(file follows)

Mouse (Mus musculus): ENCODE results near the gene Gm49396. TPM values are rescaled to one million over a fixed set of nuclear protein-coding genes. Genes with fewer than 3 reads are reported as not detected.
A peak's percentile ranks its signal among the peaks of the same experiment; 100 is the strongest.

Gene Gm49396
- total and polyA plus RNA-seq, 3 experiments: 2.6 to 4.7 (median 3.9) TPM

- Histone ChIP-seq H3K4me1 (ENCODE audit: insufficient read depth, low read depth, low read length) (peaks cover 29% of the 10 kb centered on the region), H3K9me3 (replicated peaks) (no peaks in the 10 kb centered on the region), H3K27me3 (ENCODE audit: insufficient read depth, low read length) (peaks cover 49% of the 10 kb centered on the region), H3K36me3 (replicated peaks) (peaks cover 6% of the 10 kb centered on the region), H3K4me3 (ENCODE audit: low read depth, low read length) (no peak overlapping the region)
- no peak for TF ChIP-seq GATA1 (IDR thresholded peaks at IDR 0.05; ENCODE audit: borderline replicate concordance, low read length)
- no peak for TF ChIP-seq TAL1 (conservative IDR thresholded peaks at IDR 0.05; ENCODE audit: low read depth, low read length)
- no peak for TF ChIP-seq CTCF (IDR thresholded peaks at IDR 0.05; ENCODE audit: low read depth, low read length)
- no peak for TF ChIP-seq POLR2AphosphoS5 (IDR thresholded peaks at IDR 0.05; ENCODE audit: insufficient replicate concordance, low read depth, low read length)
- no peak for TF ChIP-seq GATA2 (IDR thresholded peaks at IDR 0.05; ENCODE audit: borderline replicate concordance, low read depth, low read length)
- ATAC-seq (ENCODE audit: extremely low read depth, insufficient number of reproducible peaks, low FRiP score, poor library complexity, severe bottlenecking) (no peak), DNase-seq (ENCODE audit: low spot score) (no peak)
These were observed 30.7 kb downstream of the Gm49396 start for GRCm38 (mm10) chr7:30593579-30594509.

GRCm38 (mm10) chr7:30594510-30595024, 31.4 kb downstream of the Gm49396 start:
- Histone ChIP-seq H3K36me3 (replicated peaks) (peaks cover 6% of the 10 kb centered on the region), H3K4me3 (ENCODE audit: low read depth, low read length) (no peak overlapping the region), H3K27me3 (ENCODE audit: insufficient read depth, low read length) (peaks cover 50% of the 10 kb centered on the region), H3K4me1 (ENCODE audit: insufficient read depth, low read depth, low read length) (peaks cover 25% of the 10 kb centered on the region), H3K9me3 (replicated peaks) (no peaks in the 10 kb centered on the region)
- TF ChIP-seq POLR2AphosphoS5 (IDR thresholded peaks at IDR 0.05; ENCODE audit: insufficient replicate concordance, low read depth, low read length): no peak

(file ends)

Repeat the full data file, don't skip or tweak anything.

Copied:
Mouse (Mus musculus): ENCODE results near the gene Gm49396. TPM values are rescaled to one million over a fixed set of nuclear protein-coding genes. Genes with fewer than 3 reads are reported as not detected.
A peak's percentile ranks its signal among the peaks of the same experiment; 100 is the strongest.

Gene Gm49396
- total and polyA plus RNA-seq, 3 experiments: 2.6 to 4.7 (median 3.9) TPM

- Histone ChIP-seq H3K4me1 (ENCODE audit: insufficient read depth, low read depth, low read length) (peaks cover 29% of the 10 kb centered on the region), H3K9me3 (replicated peaks) (no peaks in the 10 kb centered on the region), H3K27me3 (ENCODE audit: insufficient read depth, low read length) (peaks cover 49% of the 10 kb centered on the region), H3K36me3 (replicated peaks) (peaks cover 6% of the 10 kb centered on the region), H3K4me3 (ENCODE audit: low read depth, low read length) (no peak overlapping the region)
- no peak for TF ChIP-seq GATA1 (IDR thresholded peaks at IDR 0.05; ENCODE audit: borderline replicate concordance, low read length)
- no peak for TF ChIP-seq TAL1 (conservative IDR thresholded peaks at IDR 0.05; ENCODE audit: low read depth, low read length)
- no peak for TF ChIP-seq CTCF (IDR thresholded peaks at IDR 0.05; ENCODE audit: low read depth, low read length)
- no peak for TF ChIP-seq POLR2AphosphoS5 (IDR thresholded peaks at IDR 0.05; ENCODE audit: insufficient replicate concordance, low read depth, low read length)
- no peak for TF ChIP-seq GATA2 (IDR thresholded peaks at IDR 0.05; ENCODE audit: borderline replicate concordance, low read depth, low read length)
- ATAC-seq (ENCODE audit: extremely low read depth, insufficient number of reproducible peaks, low FRiP score, poor library complexity, severe bottlenecking) (no peak), DNase-seq (ENCODE audit: low spot score) (no peak)
These were observed 30.7 kb downstream of the Gm49396 start for GRCm38 (mm10) chr7:30593579-30594509.

GRCm38 (mm10) chr7:30594510-30595024, 31.4 kb downstream of the Gm49396 start:
- Histone ChIP-seq H3K36me3 (replicated peaks) (peaks cover 6% of the 10 kb centered on the region), H3K4me3 (ENCODE audit: low read depth, low read length) (no peak overlapping the region), H3K27me3 (ENCODE audit: insufficient read depth, low read length) (peaks cover 50% of the 10 kb centered on the region), H3K4me1 (ENCODE audit: insufficient read depth, low read depth, low read length) (peaks cover 25% of the 10 kb centered on the region), H3K9me3 (replicated peaks) (no peaks in the 10 kb centered on the region)
- TF ChIP-seq POLR2AphosphoS5 (IDR thresholded peaks at IDR 0.05; ENCODE audit: insufficient replicate concordance, low read depth, low read length): no peak